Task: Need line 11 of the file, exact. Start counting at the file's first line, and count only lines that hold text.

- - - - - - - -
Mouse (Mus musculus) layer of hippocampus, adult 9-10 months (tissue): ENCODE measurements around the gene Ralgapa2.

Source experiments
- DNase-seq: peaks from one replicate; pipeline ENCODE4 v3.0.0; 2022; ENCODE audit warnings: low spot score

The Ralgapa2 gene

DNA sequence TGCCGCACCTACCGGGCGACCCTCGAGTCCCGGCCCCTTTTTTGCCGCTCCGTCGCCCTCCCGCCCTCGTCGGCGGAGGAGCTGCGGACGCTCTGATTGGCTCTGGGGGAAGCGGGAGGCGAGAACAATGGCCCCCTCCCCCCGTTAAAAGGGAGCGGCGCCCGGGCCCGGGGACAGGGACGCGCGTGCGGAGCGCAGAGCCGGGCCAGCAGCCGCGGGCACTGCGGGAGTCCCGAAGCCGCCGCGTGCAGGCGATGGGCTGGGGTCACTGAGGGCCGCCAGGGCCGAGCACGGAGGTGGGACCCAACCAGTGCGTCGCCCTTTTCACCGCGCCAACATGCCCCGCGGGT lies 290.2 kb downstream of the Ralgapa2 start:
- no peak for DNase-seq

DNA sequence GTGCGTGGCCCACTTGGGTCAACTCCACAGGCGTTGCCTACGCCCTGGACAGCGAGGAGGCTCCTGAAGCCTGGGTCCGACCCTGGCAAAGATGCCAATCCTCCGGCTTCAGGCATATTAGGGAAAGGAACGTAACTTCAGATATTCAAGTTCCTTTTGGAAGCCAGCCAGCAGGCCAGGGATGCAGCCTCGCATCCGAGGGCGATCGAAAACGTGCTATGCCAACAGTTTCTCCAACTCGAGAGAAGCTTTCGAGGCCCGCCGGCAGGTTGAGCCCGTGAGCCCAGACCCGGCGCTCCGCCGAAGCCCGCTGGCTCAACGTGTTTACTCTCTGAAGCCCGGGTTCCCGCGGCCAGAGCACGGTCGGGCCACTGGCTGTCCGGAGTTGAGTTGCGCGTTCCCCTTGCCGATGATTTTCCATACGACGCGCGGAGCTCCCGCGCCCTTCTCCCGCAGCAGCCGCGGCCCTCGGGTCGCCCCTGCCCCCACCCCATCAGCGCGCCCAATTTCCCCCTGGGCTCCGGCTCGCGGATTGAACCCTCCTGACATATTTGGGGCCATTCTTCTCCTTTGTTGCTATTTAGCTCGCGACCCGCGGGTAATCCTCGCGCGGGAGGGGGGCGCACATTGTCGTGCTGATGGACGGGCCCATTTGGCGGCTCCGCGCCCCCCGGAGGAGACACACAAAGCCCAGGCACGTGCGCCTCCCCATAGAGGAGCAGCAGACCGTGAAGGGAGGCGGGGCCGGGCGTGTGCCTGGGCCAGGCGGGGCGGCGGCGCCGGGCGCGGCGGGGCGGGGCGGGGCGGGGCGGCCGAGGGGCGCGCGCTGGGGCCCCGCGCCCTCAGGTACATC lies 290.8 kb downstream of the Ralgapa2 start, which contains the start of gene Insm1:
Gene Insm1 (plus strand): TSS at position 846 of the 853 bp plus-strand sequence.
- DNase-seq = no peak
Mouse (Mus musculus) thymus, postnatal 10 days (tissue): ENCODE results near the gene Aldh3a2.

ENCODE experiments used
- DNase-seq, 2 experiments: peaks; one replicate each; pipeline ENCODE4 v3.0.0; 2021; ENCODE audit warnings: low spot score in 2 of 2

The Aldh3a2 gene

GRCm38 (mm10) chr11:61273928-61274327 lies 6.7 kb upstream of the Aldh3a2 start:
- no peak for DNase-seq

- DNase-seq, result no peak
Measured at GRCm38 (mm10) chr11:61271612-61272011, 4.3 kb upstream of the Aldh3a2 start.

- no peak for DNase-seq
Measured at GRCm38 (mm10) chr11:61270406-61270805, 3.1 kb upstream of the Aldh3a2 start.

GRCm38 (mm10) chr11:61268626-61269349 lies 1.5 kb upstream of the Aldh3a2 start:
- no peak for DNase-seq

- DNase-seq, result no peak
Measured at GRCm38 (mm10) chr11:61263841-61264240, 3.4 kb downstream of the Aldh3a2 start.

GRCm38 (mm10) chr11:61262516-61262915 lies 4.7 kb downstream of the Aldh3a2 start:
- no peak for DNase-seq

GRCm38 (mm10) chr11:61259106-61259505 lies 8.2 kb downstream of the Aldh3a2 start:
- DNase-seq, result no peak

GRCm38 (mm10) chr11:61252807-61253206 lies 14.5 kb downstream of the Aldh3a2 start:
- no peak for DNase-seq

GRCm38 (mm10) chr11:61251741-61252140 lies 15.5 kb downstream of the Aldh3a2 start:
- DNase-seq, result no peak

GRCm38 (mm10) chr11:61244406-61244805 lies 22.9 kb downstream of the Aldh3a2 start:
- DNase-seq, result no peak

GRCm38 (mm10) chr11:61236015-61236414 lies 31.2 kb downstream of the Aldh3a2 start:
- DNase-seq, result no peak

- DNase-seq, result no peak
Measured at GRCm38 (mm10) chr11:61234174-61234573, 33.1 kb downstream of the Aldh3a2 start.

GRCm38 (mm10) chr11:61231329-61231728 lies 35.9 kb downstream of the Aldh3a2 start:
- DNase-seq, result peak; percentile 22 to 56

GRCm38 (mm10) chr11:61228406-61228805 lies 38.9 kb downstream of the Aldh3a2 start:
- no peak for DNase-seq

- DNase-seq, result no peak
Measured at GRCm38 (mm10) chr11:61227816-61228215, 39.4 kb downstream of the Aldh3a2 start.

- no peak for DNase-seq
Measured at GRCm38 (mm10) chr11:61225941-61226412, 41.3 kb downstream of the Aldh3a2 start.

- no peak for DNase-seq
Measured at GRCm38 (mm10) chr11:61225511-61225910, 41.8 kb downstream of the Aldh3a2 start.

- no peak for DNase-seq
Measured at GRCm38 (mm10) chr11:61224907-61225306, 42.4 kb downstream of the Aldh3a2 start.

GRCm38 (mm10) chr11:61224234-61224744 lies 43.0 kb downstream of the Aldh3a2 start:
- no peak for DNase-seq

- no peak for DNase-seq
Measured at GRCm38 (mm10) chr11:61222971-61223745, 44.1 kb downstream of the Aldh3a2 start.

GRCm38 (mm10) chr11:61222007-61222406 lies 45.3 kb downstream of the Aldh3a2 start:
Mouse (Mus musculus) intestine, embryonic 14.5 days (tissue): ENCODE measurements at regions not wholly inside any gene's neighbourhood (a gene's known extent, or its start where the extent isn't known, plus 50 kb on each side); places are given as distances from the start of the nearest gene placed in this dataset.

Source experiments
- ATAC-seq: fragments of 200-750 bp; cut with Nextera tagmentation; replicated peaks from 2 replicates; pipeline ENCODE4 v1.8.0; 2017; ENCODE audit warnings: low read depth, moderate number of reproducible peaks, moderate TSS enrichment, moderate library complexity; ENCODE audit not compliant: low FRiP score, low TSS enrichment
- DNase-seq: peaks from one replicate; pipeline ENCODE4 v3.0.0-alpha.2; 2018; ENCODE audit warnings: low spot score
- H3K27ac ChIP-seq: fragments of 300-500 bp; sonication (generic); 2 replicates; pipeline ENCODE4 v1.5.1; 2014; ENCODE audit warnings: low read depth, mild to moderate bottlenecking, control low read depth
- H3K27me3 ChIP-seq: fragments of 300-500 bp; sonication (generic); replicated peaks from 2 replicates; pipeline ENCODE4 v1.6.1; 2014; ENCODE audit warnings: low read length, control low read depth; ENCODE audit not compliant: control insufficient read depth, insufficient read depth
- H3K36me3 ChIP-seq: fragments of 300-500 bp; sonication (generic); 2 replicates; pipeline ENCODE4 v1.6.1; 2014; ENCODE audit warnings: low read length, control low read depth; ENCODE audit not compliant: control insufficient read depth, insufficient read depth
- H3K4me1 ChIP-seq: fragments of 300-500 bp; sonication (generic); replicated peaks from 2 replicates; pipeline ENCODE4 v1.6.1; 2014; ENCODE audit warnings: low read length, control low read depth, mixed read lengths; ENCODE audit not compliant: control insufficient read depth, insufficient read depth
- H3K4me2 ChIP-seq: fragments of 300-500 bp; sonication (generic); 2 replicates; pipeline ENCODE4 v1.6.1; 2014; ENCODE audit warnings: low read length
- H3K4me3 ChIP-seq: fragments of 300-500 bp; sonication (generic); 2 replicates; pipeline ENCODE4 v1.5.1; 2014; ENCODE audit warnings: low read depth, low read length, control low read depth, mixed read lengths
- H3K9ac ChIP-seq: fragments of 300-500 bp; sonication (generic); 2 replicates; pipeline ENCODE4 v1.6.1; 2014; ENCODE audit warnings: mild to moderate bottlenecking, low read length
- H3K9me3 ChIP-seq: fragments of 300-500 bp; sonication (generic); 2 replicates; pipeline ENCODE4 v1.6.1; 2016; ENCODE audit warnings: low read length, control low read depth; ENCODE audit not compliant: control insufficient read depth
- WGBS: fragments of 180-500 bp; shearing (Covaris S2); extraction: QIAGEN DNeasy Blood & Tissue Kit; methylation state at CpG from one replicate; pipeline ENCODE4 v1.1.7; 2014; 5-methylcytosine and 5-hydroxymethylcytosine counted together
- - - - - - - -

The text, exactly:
ENCODE experiments used